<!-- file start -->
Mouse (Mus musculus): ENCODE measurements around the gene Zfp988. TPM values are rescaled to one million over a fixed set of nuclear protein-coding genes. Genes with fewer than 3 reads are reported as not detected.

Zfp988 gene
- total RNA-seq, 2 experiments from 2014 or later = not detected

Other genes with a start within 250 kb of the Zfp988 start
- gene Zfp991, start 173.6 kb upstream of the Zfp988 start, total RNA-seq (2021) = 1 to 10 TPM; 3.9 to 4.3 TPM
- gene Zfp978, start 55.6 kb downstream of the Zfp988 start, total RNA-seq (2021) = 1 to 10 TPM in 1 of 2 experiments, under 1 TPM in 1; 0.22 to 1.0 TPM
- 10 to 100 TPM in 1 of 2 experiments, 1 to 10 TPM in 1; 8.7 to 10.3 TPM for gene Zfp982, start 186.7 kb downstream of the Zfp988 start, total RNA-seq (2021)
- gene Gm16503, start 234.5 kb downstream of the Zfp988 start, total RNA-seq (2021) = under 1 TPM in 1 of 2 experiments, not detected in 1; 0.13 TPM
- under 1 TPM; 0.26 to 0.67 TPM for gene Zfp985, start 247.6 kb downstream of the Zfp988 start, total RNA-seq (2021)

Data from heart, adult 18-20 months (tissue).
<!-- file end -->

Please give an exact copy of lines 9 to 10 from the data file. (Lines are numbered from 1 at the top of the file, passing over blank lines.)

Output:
- under 1 TPM; 0.26 to 0.67 TPM for gene Zfp985, start 247.6 kb downstream of the Zfp988 start, total RNA-seq (2021)

Data from heart, adult 18-20 months (tissue).